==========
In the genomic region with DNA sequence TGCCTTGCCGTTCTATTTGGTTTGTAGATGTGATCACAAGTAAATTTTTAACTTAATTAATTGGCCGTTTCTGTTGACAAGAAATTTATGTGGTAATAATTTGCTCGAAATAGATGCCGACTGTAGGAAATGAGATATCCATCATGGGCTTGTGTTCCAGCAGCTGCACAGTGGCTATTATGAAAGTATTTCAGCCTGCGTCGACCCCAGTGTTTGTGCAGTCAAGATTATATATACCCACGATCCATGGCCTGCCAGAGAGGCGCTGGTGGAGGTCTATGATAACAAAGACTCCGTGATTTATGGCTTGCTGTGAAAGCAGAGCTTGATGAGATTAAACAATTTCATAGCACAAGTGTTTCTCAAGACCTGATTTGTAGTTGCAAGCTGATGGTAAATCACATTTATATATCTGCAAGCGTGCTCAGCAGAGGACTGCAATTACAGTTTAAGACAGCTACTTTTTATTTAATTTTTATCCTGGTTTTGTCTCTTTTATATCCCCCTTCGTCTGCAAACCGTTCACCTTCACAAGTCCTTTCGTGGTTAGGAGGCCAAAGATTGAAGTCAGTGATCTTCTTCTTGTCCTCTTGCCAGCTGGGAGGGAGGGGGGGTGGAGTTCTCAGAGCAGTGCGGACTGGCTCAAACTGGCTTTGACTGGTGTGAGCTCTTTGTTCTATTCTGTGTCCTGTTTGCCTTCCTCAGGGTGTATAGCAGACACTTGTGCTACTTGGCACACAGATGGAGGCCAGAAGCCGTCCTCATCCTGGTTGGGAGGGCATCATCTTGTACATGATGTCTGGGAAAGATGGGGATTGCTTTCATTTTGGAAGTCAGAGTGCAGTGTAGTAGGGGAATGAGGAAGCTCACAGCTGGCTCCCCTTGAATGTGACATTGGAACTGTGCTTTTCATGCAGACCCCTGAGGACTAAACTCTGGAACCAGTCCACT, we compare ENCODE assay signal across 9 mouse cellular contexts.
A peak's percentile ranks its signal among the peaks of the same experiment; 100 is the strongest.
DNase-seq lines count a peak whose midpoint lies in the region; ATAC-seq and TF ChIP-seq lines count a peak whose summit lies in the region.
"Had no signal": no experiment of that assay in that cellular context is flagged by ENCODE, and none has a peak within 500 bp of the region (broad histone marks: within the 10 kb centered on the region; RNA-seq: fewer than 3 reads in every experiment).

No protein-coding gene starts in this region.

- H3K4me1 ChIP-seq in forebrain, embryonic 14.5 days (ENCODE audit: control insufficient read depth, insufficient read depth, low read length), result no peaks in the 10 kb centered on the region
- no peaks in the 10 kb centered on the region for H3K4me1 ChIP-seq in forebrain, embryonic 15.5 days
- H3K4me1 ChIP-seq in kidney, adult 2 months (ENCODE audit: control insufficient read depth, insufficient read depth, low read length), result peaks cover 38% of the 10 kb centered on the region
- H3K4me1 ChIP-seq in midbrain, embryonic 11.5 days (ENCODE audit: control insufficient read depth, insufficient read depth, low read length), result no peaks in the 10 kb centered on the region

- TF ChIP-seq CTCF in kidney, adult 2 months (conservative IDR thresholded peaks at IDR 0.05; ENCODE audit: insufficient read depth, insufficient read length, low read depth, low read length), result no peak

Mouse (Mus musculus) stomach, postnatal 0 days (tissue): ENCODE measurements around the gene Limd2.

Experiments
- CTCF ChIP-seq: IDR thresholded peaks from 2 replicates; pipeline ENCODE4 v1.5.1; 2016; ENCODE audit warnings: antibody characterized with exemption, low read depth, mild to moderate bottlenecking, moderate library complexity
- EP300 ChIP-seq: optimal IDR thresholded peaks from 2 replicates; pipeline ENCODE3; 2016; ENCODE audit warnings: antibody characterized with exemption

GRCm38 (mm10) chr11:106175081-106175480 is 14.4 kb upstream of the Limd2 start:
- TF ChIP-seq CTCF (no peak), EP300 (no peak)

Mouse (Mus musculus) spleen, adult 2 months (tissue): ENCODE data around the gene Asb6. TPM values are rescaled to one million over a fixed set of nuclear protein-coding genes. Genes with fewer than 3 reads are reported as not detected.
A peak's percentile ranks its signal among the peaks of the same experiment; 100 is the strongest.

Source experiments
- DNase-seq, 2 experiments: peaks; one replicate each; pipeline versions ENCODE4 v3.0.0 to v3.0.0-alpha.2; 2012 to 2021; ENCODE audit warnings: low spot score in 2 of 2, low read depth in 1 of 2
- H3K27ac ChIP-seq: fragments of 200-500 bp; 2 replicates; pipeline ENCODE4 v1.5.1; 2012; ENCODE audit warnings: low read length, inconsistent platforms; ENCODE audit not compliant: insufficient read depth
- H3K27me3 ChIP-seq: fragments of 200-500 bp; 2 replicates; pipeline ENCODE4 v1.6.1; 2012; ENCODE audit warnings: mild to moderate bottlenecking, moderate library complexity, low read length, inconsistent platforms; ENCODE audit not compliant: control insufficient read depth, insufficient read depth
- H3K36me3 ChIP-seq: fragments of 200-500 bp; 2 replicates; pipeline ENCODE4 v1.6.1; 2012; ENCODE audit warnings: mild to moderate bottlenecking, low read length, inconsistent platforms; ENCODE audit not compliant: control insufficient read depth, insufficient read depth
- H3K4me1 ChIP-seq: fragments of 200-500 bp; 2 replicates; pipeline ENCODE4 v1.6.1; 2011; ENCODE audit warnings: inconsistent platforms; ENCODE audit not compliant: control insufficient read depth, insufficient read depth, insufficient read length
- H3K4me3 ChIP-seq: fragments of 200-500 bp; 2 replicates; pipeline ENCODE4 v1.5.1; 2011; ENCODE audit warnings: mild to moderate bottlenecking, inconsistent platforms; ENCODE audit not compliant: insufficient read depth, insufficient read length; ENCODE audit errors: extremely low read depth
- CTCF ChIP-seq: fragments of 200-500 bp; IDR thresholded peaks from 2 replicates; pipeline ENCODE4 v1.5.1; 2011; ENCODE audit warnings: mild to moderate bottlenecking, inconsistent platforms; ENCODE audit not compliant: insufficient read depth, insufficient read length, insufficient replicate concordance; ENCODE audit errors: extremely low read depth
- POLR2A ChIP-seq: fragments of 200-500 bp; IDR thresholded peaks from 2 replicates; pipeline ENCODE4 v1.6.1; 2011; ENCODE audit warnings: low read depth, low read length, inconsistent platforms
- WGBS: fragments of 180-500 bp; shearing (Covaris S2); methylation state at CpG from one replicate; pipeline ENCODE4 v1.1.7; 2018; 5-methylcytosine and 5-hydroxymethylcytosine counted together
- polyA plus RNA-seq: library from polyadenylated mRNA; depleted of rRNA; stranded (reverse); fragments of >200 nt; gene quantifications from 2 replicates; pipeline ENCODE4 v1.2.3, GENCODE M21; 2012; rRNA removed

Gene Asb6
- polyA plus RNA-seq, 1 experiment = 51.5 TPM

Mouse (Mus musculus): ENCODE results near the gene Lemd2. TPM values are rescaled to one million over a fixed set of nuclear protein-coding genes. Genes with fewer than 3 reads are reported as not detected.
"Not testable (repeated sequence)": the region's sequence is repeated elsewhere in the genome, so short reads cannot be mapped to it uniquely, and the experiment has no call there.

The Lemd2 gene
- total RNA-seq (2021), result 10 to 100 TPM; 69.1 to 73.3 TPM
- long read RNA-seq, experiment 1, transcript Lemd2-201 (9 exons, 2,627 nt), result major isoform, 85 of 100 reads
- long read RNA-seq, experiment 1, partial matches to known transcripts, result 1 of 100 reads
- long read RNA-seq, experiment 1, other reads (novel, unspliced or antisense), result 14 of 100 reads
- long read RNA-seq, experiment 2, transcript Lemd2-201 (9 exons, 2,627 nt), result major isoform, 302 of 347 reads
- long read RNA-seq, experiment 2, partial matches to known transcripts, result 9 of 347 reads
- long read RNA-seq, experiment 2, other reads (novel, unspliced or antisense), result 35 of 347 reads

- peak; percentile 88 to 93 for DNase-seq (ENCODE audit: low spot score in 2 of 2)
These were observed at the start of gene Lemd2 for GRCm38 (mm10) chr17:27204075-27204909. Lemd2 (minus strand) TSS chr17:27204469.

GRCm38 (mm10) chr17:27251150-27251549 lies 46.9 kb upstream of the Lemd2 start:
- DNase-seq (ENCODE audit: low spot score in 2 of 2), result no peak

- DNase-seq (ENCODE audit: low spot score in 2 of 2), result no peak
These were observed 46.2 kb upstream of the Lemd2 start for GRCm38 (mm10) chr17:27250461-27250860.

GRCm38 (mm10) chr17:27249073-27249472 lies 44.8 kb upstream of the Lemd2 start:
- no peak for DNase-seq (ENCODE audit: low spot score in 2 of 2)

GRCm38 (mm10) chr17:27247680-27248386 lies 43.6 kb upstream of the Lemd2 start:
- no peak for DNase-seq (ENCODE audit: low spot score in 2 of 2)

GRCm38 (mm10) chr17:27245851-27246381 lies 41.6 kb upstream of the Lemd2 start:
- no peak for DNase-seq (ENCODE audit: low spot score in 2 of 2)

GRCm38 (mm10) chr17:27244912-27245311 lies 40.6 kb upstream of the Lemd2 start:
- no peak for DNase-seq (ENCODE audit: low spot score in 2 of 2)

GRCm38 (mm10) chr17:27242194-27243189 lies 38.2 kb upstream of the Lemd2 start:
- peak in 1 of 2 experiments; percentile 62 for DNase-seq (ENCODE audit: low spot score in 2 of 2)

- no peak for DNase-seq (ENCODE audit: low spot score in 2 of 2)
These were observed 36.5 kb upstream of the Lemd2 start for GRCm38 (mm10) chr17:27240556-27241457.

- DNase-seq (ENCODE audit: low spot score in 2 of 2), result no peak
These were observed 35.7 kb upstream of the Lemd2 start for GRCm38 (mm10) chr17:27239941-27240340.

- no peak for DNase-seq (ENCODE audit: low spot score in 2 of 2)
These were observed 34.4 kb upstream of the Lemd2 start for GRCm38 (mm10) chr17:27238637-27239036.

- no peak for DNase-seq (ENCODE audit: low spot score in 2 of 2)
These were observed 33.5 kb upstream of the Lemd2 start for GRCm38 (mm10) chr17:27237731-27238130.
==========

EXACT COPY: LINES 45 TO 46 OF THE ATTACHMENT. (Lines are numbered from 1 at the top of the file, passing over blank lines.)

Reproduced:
- DNase-seq (ENCODE audit: low spot score in 2 of 2), result no peak

- DNase-seq (ENCODE audit: low spot score in 2 of 2), result no peak